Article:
The last knuckleballer to pitch for every AL team

12279721586_4fa69ca555_bWith R.A. Dickey being the only knuckleballer to likely have a spot in his team’s rotation for 2014, it kinda made me wonder when the last time each team had a knuckleballer pitch for them. Kinda surprised that, from what I could find, the Yankees haven’t had a true knuckleball pitcher since Joe Niekro. Also, R.A. Dickey tends to get around.

AL West:

  • Oakland — Steve Sparks (2003)
  • Anaheim — Steve Sparks (1998-99)
  • Texas — R.A. Dickey (2003-06)
  • Houston — Jared Fernandez (2003-04)
  • Seattle — R.A. Dickey (2008)

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Tips for comedians on Facebook pages

It seems like almost weekly, I’m getting an invite from a comedian to like their Facebook page… which is great!

And then I like the page, only to find out that the comedian either never uses it or uses it to post anything that crosses their mind (that’s what Twitter is for). In my day job, I work for a social media company and I’m the co-editor of a blog focused on Facebook. I’ve written about companies who use Facebook pages to grow their business. I’m not saying I’m perfect or that I’ll make you famous or Oprah rich, but I’d love to help.

  • Think of Facebook as your own webpage

It’s OK if you don’t know HTML or have the change to spring for someone to design/manage a website. You’ve got Facebook. If you want to use your Facebook page to make it easier for promoters, make sure to have your name (or My Name Comedy, if you want), as well as a bio of yourself (with your location) and some accomplishments.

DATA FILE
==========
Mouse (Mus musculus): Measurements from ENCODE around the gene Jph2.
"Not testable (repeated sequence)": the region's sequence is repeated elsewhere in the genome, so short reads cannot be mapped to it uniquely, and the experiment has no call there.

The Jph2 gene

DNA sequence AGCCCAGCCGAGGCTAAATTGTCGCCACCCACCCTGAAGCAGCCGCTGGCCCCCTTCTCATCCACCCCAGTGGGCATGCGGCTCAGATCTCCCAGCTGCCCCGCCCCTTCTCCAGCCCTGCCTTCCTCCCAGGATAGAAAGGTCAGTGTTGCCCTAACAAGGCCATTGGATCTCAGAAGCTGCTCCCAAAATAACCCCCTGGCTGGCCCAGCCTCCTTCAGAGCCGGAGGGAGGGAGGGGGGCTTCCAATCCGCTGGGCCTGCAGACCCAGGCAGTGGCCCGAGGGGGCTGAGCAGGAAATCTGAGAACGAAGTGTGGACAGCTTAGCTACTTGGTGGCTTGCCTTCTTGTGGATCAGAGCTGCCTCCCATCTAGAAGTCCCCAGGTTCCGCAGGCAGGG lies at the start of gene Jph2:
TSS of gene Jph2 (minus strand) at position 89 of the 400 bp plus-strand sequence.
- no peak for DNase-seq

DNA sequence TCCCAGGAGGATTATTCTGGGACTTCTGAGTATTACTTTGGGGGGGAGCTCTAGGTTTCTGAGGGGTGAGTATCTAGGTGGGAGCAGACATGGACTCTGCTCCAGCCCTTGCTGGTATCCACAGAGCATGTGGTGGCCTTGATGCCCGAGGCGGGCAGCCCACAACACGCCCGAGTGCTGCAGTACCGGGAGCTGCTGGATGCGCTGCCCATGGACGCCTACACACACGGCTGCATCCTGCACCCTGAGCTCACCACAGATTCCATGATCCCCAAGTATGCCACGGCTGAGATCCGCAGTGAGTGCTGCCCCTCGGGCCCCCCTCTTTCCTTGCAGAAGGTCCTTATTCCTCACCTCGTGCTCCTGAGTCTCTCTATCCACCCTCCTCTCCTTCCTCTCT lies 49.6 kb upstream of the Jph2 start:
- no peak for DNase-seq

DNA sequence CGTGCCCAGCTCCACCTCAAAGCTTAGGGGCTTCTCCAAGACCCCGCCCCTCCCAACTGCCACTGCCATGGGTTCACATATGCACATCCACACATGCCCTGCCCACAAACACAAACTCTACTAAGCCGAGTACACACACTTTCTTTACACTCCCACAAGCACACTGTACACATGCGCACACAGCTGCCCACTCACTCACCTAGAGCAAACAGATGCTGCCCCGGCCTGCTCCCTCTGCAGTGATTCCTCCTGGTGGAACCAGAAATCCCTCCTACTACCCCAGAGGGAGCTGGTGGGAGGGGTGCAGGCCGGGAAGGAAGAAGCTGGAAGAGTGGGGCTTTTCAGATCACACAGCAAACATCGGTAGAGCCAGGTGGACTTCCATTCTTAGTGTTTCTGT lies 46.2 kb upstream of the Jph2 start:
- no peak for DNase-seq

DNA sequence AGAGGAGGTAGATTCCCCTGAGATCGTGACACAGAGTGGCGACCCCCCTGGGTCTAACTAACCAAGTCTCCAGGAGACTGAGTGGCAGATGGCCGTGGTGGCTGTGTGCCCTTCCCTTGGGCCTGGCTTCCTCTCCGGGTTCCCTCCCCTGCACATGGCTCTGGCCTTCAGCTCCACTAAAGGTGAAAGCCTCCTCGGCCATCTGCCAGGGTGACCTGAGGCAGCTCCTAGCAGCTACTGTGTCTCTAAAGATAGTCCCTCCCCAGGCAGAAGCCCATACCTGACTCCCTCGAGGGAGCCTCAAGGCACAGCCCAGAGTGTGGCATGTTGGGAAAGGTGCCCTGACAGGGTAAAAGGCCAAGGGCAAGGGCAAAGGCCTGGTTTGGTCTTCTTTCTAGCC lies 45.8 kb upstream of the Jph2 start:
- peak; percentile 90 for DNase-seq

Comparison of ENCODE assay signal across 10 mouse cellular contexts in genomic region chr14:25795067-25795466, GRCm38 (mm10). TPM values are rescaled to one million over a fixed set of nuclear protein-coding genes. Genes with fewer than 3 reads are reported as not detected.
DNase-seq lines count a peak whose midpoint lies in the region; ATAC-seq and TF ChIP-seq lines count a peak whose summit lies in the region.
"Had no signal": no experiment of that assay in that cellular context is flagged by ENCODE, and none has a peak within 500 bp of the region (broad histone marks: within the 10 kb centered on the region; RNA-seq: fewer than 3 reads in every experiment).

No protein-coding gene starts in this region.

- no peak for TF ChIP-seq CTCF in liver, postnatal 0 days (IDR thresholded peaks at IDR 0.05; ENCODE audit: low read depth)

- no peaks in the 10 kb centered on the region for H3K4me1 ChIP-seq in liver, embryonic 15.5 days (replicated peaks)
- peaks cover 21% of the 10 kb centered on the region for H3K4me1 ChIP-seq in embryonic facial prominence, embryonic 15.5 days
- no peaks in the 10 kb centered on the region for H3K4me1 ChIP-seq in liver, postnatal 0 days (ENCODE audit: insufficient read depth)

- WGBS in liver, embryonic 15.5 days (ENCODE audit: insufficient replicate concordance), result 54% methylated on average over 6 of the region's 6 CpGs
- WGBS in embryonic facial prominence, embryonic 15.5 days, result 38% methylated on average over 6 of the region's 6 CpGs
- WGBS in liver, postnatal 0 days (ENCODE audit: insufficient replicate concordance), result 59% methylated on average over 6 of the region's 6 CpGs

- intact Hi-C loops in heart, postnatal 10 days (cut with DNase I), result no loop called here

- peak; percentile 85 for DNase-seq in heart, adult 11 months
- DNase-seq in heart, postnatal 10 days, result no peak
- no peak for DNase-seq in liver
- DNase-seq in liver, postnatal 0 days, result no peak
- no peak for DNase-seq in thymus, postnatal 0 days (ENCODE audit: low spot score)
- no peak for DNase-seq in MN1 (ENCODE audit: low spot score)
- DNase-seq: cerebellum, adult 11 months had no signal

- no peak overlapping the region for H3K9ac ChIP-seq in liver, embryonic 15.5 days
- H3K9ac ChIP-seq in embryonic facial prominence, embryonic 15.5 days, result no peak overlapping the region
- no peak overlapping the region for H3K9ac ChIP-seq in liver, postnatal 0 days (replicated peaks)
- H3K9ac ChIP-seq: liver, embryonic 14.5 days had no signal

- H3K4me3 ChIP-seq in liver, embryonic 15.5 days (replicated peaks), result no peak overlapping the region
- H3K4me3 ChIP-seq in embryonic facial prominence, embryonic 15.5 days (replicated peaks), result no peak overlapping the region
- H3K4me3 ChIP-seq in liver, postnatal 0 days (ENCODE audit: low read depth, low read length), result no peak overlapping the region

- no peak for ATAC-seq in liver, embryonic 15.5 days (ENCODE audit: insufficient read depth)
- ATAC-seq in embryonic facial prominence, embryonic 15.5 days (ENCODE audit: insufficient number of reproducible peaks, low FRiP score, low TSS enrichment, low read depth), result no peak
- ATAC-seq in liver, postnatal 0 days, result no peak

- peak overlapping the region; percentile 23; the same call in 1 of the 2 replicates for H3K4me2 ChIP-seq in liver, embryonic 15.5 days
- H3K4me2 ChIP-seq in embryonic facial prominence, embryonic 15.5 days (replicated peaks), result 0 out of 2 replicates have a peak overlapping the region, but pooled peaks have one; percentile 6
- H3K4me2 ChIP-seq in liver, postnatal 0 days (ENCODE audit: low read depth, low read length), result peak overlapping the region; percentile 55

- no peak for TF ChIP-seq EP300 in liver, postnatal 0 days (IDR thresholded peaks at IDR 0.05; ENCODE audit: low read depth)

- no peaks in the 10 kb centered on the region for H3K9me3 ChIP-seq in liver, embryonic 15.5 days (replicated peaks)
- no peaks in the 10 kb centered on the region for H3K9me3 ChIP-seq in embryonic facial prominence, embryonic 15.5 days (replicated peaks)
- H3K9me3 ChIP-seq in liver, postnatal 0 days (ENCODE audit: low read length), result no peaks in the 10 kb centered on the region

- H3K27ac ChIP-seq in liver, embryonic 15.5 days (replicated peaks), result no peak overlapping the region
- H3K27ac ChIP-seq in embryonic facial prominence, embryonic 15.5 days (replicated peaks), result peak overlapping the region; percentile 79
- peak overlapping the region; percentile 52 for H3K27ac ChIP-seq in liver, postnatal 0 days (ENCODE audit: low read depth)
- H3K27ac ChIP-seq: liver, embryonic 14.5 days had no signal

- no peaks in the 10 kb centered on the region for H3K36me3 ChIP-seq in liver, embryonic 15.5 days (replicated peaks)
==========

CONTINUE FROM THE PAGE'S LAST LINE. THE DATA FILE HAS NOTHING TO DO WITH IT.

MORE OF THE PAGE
Include your email address, if you wish, so promoters/bookers have some way to reach you.

Additionally, use the photos feature to upload high-quality headshots/comedy action shots. If you worry that Facebook photos aren’t high-quality enough, upload some photos to a free photo management site like Flickr and link to this gallery in your bio. This way, if a promoter wants to get more information or a headshot for their flier, it’s easily there. Make sure they know about your page and don’t have to do a lot of work to find info or pictures.

Also, find a good cover image. It can be you on stage, a microphone, or whatever you feel represents you. Cover image dimensions: 851 pixels wide and 315 pixels tall. Make sure it’s not pixellated.

  • Don’t post everything you think is funny

Even though you’ve begged friends, family, and randoms in the Tenderloin to like your page, not all of your fans will see your post. Facebook has this funny little algorithm (many call it EdgeRank… you can do some more research on this, if you want) that sorts the news feed based on what people will engage with (like, comment or share). Understand that even though you post something to your Facebook page, not everyone will see it. However, the more people you get to like, comment on or share your posts, the greater chances will be that your fans will see more posts. You can pay a few bucks to promote your posts if you want, so more people see, but it’s not mandatory.

If you’re posting 15 times a day, odds are, at least one person is clicking “hide.” This hurts your page. Try to moderate your posting to a reasonable amount.

  • You can create events through your page